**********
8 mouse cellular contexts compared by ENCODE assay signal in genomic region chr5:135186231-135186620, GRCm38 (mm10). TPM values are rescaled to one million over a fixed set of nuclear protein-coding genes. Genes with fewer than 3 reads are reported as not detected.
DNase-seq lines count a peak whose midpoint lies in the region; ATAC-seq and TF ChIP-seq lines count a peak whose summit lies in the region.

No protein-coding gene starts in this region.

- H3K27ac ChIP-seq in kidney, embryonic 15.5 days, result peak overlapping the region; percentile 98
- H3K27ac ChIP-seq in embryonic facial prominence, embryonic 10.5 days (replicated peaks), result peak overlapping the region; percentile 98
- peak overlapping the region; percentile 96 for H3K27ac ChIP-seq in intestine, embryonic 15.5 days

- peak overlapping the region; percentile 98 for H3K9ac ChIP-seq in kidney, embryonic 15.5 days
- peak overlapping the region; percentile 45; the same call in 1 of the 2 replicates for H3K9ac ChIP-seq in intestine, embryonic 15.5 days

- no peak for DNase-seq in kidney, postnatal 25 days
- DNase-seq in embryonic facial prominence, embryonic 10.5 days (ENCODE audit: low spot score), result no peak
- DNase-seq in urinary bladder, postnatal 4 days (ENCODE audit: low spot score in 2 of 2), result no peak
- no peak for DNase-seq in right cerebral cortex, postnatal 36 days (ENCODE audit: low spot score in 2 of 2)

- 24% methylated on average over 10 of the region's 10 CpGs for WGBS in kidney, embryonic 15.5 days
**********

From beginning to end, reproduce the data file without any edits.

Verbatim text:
8 mouse cellular contexts compared by ENCODE assay signal in genomic region chr5:135186231-135186620, GRCm38 (mm10). TPM values are rescaled to one million over a fixed set of nuclear protein-coding genes. Genes with fewer than 3 reads are reported as not detected.
DNase-seq lines count a peak whose midpoint lies in the region; ATAC-seq and TF ChIP-seq lines count a peak whose summit lies in the region.

No protein-coding gene starts in this region.

- H3K27ac ChIP-seq in kidney, embryonic 15.5 days, result peak overlapping the region; percentile 98
- H3K27ac ChIP-seq in embryonic facial prominence, embryonic 10.5 days (replicated peaks), result peak overlapping the region; percentile 98
- peak overlapping the region; percentile 96 for H3K27ac ChIP-seq in intestine, embryonic 15.5 days

- peak overlapping the region; percentile 98 for H3K9ac ChIP-seq in kidney, embryonic 15.5 days
- peak overlapping the region; percentile 45; the same call in 1 of the 2 replicates for H3K9ac ChIP-seq in intestine, embryonic 15.5 days

- no peak for DNase-seq in kidney, postnatal 25 days
- DNase-seq in embryonic facial prominence, embryonic 10.5 days (ENCODE audit: low spot score), result no peak
- DNase-seq in urinary bladder, postnatal 4 days (ENCODE audit: low spot score in 2 of 2), result no peak
- no peak for DNase-seq in right cerebral cortex, postnatal 36 days (ENCODE audit: low spot score in 2 of 2)

- 24% methylated on average over 10 of the region's 10 CpGs for WGBS in kidney, embryonic 15.5 days